Domboshaba villagers in Matobo district were allegedly assaulted by anti-riot police on Sunday forcing them to seek refuge in the mountains, after they chased away some illegal miners who had invaded a protected area.
The illegal miners had invaded the village which is part of the Matobo Hills World Heritage Site to prospect for gold.
However, the move incensed the villagers who chased them away.
The anti-riot police were reportedly deployed and allegedly assaulted the villagers and in the process arrested two of the villagers who were identified as Thembelani Sibindi and Martin Khumalo.
After the beatings and threats from the armed police officers, over 20 people – were forced to flee their homes and seek refuge in the mountains.
Matabeleland South Police Spokesperson, Chief Inspector Philisani Ndebele, told CITE that no one including police has a right to beat up villagers for upholding the law.
“How can we condemn these villagers when we are fighting illegal gold panning?” he asked.
“You must tell those villagers to phone me. I cannot comment first without a report, as the villagers must file a report of assault. Assault by another person, whether it is by a soldier or police officer is a crime because they would have committed an offense. Everyone must be able to report.”
Chief Inspector Ndebele added that he was yet to receive a report on the matter.
“I have to confirm that with the council at Matobo,” he said.
In an interview with CITE, one of the villagers, an elderly woman, who slept in a cave at the mountains, said they were afraid of being shot and taken away like two other villagers.
She also expressed fear that the illegal miners they evicted might have poisoned a key water source that also caters for their livestock in the area.
“Two villagers, Martin Khumalo and Thembelani Sibindi were taken by the police and we don’t know where they are. We had to flee to the mountains for safety, running away for protecting our environment.”
The woman said the illegal gold panners first came to the village in January, and sought permission to mine from the village head but villagers refused.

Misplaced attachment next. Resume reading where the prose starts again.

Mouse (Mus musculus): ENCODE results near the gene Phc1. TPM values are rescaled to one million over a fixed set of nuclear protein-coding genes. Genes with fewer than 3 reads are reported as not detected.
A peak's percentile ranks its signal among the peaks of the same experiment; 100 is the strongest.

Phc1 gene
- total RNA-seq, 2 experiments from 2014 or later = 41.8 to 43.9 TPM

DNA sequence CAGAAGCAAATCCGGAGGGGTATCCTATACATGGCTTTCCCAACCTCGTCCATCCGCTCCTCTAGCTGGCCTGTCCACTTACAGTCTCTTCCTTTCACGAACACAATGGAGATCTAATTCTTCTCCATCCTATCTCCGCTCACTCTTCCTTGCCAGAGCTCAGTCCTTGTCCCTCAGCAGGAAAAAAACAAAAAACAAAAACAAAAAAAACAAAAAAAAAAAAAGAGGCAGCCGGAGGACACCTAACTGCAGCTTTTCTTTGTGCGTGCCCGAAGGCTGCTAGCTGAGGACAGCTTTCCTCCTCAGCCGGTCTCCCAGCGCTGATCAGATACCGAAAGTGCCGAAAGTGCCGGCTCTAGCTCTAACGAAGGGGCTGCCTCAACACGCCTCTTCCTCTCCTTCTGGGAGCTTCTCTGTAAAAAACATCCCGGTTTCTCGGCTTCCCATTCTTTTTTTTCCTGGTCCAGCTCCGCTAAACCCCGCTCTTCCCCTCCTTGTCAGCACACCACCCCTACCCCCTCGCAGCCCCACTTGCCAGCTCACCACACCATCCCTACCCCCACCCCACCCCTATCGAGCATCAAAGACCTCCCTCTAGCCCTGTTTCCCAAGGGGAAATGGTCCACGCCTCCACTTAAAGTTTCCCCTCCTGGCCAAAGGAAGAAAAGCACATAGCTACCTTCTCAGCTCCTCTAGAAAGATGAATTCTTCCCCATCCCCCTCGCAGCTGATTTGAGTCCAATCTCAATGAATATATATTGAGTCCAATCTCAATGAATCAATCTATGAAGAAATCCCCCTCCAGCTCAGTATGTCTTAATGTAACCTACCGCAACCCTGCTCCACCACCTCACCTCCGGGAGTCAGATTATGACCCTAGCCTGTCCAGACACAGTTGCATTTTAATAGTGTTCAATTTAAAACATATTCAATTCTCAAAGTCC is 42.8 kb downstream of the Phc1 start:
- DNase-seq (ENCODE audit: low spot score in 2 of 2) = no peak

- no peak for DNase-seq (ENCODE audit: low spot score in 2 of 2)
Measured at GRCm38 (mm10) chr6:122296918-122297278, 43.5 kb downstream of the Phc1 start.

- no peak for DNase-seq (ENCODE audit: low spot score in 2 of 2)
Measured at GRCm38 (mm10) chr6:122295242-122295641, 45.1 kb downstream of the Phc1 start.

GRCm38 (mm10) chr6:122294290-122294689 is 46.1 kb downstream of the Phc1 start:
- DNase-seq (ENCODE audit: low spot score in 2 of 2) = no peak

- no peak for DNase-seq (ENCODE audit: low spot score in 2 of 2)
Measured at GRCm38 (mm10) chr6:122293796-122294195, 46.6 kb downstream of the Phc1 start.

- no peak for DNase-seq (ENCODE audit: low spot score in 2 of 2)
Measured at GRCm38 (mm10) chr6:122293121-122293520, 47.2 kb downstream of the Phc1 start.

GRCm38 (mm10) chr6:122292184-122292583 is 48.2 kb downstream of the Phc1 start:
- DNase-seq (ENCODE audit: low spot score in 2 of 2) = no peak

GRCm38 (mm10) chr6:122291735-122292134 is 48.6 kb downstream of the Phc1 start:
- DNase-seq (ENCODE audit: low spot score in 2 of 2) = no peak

“They came back again on September 1, 2020,” she said.
She noted that villagers were informed by the Matobo Rural District Council Chief Executive Officer Elvis Sibanda that the group had applied for land on August 25, 2020 but was surprised to see them move in.
“On September 6, 2020, the CEO told us these illegal miners would vacate the area between September 7 and 8, 2020, as officials from the Environment Management Authority (EMA) and National Museums and Monuments of Zimbabwe will come to remove them,” she said.
But by Sunday, illegal miners were still there with no sign of vacating, which motivated the villagers to take action, she added.
Contacted for comment, Sibanda said he was unaware that villagers were beaten but confirmed the local authority had received a mining prospectus from Mazinahue Syndicate.
He noted that the site in question was a protected area, classified as a World Heritage Site.
“The Mazinahue syndicate came with papers signed August 25, 2020 by the Ministry of Mines and Mining Development. Of course that land is a World Heritage Site and it is within Matopo Hills. It’s correct I did visit the area to have an appreciation of what was taking place but I didn’t address anyone,” he said.
Sibanda said Matobo council had submitted its submissions to the province raising its concern against mining in that area.
“That place is a world heritage site and if interfered with will affect tourism in the area and province plus the country is a signatory to World Heritage Sites (administered by the United Nations Educational, Scientific and Cultural Organisation – UNESCO,” Sibanda noted.